Such a control method of a microfluidic component 1 thereby enables the progression of the fluid to be controlled, in particular in synchronized manner, on all of the microchannels 2 of component 1, while at the same time ensuring that the steps of the biological protocol are performed optimally due to zero resetting of the pressure difference during the method. The method is applicable whatever the characteristics of passive valves 4, whether they be identical or not, due to the preferably very high value Psup of enabling pulses Pd compared with the maximum threshold value Ps of all the passive valves 4.

This results in reliability of the analyses performed in reaction or detection zones 3 and reliability of general implementation of component 1. The influence of possible imperfections of microchannels 2 is eliminated.

In a general manner, the method for controlling the progression of the fluid in component 1, as described above, can be applied to a microfluidic component comprising a single microchannel 2. The method is then designed in particular to ensure systematic passage of a passive valve 4, whatever its characteristics and whatever the imperfections it may present, and to ensure that the conditions for performing the biological protocol steps are optimal.

In FIG. 9, a particular embodiment of an automatic pressure control bench 6 for implementation of the control method described above is represented. Bench 6 in particular enables the increase of the pressure difference between upstream and downstream of microfluidic component 1 to be controlled. Automatic pressure control bench 6 comprises a fluid tank 7 comprising an outlet 8 connected for example to inlet chamber 5 of component 1 (not shown in FIG. 9 for reasons of clarity) and an inlet 9 connected to a high pressure source 10, for example up to 4 bar.

High pressure source 10 comprises three circuits 11 a, 11 b, 11 c in parallel each respectively equipped with a pressure-reducing gauge 12 a, 12 b, 12 c and an electropneumatic valve 13 a, 13 b, 13 c. Inlet 9 of tank 7 is also connected to atmospheric pressure Patm by a circuit 11 d comprising a fourth electropneumatic valve 13 d, circuit 11 d being connected to the three circuits 11 a, 11 b, 11 c in parallel. A pressure sensor 14 is connected to inlet 9 of tank 7 and to the four circuits 11 a, 11 b, 11 c, 11 d.

Such an automatic pressure control bench 6 in particular enables the method for controlling a microfluidic component as described above to be implemented, and pressure pulses as short as 100 ms to be controlled. Furthermore, electropneumatic valves 13 a to 13 d can be controlled by relays, themselves controlled by a micro-computer. This results in precise and calibrated pressure sequences being performed on inlet of the associated microfluidic component.

Moreover, time period T1 of an enabling pulse and time period T3 of a continuous intermediate fluid advance period Pav1 are chosen according to the characteristics of component 1, and more particularly according to the gas volume present in tank 7 of automatic pressure control bench 6, as described above.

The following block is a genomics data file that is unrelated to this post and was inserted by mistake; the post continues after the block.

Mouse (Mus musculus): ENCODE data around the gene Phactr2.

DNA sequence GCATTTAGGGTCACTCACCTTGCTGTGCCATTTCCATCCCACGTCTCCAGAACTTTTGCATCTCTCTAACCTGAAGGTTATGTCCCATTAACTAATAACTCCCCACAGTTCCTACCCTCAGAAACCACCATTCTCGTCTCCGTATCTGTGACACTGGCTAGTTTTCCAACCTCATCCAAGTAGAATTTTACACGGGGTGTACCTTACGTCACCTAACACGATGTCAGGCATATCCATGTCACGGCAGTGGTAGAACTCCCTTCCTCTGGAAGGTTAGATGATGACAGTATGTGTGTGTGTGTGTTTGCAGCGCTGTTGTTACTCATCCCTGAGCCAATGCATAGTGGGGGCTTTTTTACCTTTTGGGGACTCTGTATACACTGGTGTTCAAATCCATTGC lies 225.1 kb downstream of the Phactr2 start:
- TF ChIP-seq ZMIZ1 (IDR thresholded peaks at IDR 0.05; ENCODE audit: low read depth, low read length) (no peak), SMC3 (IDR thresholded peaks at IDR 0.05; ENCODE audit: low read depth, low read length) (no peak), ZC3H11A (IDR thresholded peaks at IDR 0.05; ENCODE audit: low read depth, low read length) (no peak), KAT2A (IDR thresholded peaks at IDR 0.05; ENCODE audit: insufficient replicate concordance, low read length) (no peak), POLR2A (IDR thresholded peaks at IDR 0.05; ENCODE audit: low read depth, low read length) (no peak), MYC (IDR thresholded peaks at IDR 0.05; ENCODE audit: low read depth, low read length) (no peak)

The invention is not limited to the different embodiments described above. Passive valves 4 of component 1 can have different threshold values Ps from one another and can also have different geometrical characteristics, depending on their arrangements in microchannels 2.

Fluid advance periods Pav1 and Pav2, respectively during time periods T3 and T5, may oscillate between base value Pb and zero pressure difference value.

The number of microchannels 2, of reaction or detection zones 3 and of passive valves 4 is non-restrictive. It depends on the general size of component 1 to be controlled and/or on the biological protocols to be carried out.

A reaction or detection zone 3 of component 1 can further be defined by a portion of corresponding microchannel 2. Reaction or detection zone 3 then has the same dimensions as microchannel 2, but constitutes a particular portion thereof.

In another alternative embodiment of the method for controlling the progression of the fluid in component 1 shown in FIG. 10, control of the increase of pressure difference between upstream and downstream of microfluidic component 1 can be performed downstream from microfluidic component 1. For example, movement of the fluid can take place by negative pressure by placing for example a vacuum source at the outlet of component 1. Microchannels 2 of component 1 then each comprise an outlet connected the vacuum source, which then defines an outlet chamber 15 common to all the microchannels 2.

An optional additional period of returning the pressure difference to zero can be performed between each additional fluid advance period Pav2 and each enabling pulse Pd (FIG. 5) in order to impede the progression of the fluid just before enabling pulse Pd. This additional period can for example have a duration of about 500 ms.

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US8460619Oct 6, 2009Jun 11, 2013Cytyc CorporationMicrofluidic apparatus and method for preparing cytological specimens
Legal Events
DateCodeEventDescription
Jul 22, 2008ASAssignment
Owner name: BIO MERIEUX, FRANCE
Free format text: ASSIGNMENT OF ASSIGNORS INTEREST;ASSIGNORS:DELATTRE, CYRIL;CHARLES, RAYMOND;POUTEAU, PATRICK;REEL/FRAME:021304/0266
Effective date: 20080710
Owner name: COMMISSARIAT A L ENERGIE ATOMIQUE, FRANCE
Free format text: ASSIGNMENT OF ASSIGNORS INTEREST;ASSIGNORS:DELATTRE, CYRIL;CHARLES, RAYMOND;POUTEAU, PATRICK;REEL/FRAME:021304/0266
Effective date: 20080710